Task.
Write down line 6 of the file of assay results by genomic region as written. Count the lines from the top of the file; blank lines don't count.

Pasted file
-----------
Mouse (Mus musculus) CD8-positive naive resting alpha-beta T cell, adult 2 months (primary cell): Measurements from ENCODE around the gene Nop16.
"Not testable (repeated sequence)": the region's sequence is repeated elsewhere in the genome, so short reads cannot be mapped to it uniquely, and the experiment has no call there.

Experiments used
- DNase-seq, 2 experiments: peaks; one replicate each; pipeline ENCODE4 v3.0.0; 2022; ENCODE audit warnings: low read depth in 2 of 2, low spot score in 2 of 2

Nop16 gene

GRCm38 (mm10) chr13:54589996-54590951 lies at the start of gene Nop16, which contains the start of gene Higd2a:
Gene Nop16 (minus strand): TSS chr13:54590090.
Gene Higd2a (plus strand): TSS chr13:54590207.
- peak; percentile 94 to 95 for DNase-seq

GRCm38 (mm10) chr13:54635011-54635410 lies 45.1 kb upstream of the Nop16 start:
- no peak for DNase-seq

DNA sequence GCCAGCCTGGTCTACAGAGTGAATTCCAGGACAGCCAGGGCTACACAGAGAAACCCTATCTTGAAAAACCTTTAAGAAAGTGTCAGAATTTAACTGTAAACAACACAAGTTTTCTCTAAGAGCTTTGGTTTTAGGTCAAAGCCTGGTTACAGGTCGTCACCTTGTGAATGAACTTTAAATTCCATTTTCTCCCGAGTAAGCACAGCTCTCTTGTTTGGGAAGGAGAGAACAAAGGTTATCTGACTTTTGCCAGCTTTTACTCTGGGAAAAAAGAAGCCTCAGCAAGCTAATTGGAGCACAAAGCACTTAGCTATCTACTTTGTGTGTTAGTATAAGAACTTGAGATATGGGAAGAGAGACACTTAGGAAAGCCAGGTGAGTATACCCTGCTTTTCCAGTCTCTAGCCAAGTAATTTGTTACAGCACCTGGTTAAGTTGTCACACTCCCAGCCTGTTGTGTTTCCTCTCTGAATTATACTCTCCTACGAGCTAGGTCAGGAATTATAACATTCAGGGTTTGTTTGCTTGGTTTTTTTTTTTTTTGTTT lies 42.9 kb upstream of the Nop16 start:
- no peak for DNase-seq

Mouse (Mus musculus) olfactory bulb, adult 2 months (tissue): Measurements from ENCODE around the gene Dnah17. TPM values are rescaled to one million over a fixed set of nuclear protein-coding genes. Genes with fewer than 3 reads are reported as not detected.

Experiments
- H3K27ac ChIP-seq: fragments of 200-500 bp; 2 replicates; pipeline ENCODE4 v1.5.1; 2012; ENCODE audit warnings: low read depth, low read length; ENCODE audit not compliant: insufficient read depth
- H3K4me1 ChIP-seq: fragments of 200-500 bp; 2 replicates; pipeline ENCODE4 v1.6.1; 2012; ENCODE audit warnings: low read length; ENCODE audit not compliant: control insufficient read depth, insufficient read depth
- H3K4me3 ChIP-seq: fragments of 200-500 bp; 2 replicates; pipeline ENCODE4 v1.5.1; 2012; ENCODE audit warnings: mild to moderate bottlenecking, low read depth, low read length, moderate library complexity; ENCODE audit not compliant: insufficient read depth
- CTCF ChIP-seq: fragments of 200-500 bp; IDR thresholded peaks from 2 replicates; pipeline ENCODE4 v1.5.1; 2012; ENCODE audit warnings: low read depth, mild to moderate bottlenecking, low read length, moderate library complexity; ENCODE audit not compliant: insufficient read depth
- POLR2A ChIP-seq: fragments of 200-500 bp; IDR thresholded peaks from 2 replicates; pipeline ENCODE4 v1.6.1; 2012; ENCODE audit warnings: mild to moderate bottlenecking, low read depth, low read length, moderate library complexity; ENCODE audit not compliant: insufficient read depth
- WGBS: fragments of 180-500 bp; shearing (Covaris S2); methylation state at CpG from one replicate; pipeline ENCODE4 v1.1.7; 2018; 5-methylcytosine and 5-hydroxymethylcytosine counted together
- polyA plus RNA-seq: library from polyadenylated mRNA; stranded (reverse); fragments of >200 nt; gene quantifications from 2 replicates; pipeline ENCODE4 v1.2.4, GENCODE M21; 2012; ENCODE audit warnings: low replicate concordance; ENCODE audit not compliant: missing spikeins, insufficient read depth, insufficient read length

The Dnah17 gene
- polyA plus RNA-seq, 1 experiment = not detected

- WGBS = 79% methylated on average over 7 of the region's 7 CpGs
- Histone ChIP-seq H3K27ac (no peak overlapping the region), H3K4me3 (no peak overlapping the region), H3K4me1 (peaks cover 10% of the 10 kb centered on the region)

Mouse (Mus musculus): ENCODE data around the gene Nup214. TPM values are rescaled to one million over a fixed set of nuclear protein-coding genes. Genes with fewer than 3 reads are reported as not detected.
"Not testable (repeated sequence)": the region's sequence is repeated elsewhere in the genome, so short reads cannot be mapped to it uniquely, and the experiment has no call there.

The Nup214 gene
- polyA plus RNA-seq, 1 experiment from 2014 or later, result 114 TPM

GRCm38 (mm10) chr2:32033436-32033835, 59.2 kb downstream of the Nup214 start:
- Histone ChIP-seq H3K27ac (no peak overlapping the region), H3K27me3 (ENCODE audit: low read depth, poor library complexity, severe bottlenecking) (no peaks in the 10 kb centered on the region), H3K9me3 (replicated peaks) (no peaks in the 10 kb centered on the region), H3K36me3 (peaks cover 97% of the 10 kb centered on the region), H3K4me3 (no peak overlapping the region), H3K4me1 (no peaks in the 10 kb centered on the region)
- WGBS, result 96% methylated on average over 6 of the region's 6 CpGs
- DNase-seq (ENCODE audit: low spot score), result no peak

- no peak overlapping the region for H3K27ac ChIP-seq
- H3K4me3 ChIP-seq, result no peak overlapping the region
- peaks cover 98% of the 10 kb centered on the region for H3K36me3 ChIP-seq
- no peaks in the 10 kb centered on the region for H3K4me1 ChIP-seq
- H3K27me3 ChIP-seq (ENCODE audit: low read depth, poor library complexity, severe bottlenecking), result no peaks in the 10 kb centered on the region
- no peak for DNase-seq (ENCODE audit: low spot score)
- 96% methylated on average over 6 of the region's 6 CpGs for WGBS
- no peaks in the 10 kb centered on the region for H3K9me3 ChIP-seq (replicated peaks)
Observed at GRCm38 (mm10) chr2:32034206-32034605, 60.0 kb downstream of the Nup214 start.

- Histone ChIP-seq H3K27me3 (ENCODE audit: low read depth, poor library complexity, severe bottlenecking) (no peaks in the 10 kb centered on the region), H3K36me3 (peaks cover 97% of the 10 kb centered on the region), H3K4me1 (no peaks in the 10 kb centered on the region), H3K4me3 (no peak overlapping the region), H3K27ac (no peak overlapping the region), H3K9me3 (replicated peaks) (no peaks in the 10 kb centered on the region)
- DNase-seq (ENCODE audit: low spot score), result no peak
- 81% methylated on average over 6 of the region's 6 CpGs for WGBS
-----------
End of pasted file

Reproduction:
GRCm38 (mm10) chr13:54589996-54590951 lies at the start of gene Nop16, which contains the start of gene Higd2a: